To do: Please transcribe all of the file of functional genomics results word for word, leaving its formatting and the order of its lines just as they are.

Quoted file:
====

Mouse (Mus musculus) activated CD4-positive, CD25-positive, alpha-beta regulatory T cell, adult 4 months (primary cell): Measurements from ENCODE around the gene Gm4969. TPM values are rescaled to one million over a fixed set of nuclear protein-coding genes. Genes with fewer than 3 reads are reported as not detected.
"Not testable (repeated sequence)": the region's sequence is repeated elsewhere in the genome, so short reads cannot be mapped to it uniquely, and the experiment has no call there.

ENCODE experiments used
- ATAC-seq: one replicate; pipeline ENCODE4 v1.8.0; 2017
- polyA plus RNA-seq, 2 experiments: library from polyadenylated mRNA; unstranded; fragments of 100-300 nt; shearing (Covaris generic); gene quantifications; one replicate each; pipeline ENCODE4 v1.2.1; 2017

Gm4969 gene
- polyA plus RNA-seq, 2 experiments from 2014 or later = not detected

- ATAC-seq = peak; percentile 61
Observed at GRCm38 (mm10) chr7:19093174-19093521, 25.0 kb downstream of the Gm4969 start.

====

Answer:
Mouse (Mus musculus) activated CD4-positive, CD25-positive, alpha-beta regulatory T cell, adult 4 months (primary cell): Measurements from ENCODE around the gene Gm4969. TPM values are rescaled to one million over a fixed set of nuclear protein-coding genes. Genes with fewer than 3 reads are reported as not detected.
"Not testable (repeated sequence)": the region's sequence is repeated elsewhere in the genome, so short reads cannot be mapped to it uniquely, and the experiment has no call there.

ENCODE experiments used
- ATAC-seq: one replicate; pipeline ENCODE4 v1.8.0; 2017
- polyA plus RNA-seq, 2 experiments: library from polyadenylated mRNA; unstranded; fragments of 100-300 nt; shearing (Covaris generic); gene quantifications; one replicate each; pipeline ENCODE4 v1.2.1; 2017

Gm4969 gene
- polyA plus RNA-seq, 2 experiments from 2014 or later = not detected

- ATAC-seq = peak; percentile 61
Observed at GRCm38 (mm10) chr7:19093174-19093521, 25.0 kb downstream of the Gm4969 start.